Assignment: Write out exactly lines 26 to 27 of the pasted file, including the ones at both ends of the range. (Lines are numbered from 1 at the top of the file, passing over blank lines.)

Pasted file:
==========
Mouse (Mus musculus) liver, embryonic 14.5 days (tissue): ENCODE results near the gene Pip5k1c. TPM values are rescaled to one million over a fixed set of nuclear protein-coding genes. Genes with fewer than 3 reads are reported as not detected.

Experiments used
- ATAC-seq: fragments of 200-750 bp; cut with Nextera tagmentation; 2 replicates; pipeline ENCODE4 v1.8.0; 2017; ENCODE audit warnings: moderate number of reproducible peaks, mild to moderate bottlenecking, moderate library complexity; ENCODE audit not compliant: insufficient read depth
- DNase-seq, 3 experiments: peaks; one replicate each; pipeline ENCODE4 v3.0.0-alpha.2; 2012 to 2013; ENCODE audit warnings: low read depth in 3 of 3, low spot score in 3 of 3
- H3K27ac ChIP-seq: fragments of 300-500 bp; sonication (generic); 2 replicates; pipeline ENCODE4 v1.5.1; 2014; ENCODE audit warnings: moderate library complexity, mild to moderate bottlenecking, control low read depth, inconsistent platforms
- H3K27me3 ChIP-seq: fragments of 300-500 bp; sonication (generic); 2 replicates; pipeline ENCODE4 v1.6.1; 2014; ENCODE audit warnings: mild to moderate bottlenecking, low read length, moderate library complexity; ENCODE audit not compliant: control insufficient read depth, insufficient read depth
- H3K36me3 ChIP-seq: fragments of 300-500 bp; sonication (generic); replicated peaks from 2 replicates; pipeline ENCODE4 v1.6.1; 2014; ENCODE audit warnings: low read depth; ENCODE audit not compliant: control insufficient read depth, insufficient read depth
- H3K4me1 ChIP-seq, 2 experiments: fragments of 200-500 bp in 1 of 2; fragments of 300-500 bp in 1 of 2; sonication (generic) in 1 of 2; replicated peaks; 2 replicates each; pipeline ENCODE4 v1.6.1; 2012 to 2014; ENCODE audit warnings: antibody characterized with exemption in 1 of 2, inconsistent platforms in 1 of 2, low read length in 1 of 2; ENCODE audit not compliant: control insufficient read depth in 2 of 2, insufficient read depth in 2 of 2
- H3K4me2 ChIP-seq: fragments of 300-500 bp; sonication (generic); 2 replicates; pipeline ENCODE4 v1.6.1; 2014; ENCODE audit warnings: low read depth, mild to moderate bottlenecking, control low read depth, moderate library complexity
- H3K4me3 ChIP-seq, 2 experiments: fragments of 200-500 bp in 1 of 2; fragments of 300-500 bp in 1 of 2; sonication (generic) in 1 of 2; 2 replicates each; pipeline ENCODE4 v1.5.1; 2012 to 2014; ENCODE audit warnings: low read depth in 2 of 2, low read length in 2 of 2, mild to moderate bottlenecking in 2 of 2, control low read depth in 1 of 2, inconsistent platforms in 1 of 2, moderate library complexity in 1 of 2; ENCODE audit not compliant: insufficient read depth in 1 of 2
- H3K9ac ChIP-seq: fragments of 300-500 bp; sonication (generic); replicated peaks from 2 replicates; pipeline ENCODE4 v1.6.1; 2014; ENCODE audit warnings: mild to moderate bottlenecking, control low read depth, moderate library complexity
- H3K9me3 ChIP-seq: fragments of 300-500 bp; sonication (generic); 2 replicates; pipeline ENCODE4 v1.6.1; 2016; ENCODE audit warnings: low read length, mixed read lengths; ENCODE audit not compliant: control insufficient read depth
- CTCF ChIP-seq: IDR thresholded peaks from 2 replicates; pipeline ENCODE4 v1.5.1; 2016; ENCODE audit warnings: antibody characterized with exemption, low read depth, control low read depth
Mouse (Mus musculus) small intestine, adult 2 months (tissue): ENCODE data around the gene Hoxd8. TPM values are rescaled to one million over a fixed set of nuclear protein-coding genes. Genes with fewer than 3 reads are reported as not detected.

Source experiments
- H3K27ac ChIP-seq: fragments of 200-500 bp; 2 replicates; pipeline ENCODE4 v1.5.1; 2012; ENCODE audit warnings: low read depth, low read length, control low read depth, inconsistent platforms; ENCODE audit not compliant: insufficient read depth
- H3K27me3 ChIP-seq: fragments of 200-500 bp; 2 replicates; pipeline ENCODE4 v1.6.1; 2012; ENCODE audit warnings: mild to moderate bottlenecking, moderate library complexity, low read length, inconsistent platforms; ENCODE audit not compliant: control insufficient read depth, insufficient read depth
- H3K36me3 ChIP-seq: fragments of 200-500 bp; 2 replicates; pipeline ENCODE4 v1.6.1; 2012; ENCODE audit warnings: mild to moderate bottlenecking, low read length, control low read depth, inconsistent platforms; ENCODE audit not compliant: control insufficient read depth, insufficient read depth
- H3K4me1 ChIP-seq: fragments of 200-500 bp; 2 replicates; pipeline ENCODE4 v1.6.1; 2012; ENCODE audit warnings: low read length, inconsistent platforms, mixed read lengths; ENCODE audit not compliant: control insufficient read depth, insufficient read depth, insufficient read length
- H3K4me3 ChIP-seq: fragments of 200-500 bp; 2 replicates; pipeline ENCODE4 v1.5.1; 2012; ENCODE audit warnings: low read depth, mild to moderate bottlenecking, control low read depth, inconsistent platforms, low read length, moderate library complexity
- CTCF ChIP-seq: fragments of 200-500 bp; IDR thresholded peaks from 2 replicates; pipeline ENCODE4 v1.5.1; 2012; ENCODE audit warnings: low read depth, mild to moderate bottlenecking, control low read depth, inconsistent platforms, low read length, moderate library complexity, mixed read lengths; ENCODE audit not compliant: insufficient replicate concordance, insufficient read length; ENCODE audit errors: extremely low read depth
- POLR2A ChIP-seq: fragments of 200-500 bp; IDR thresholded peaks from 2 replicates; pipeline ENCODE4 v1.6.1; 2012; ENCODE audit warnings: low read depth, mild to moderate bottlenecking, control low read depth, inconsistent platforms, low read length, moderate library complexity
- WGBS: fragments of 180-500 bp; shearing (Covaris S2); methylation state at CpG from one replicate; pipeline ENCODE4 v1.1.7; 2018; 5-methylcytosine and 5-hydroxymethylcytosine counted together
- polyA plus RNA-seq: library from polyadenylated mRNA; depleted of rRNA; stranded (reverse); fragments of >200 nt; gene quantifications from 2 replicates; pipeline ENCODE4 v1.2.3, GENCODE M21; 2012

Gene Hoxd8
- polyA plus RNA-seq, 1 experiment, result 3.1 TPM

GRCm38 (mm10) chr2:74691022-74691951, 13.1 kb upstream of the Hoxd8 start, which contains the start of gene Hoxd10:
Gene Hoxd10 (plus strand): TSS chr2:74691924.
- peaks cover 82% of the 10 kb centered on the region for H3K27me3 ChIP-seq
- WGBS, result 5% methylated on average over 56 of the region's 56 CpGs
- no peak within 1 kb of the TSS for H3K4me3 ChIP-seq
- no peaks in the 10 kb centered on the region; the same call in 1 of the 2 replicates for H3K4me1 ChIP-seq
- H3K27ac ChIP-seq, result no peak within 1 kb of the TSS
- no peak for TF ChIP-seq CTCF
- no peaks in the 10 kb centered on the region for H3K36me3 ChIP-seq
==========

- polyA plus RNA-seq, 1 experiment, result 3.1 TPM

GRCm38 (mm10) chr2:74691022-74691951, 13.1 kb upstream of the Hoxd8 start, which contains the start of gene Hoxd10: